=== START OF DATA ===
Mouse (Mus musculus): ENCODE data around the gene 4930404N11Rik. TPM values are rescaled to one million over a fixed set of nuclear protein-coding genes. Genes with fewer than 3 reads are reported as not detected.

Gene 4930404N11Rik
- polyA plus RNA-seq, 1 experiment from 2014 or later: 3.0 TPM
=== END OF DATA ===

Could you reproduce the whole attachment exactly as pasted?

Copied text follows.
Mouse (Mus musculus): ENCODE data around the gene 4930404N11Rik. TPM values are rescaled to one million over a fixed set of nuclear protein-coding genes. Genes with fewer than 3 reads are reported as not detected.

Gene 4930404N11Rik
- polyA plus RNA-seq, 1 experiment from 2014 or later: 3.0 TPM